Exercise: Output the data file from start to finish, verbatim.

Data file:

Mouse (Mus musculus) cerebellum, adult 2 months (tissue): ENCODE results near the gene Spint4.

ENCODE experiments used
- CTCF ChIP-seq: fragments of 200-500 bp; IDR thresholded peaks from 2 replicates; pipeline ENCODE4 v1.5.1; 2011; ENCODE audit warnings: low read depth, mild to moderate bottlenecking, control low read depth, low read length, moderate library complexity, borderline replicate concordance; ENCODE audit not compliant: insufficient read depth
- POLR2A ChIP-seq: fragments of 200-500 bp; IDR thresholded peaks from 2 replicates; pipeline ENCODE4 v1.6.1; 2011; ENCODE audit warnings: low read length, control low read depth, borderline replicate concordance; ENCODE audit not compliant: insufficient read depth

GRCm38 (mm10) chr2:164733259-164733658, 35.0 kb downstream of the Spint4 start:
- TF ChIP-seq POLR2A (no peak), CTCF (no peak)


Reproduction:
Mouse (Mus musculus) cerebellum, adult 2 months (tissue): ENCODE results near the gene Spint4.

ENCODE experiments used
- CTCF ChIP-seq: fragments of 200-500 bp; IDR thresholded peaks from 2 replicates; pipeline ENCODE4 v1.5.1; 2011; ENCODE audit warnings: low read depth, mild to moderate bottlenecking, control low read depth, low read length, moderate library complexity, borderline replicate concordance; ENCODE audit not compliant: insufficient read depth
- POLR2A ChIP-seq: fragments of 200-500 bp; IDR thresholded peaks from 2 replicates; pipeline ENCODE4 v1.6.1; 2011; ENCODE audit warnings: low read length, control low read depth, borderline replicate concordance; ENCODE audit not compliant: insufficient read depth

GRCm38 (mm10) chr2:164733259-164733658, 35.0 kb downstream of the Spint4 start:
- TF ChIP-seq POLR2A (no peak), CTCF (no peak)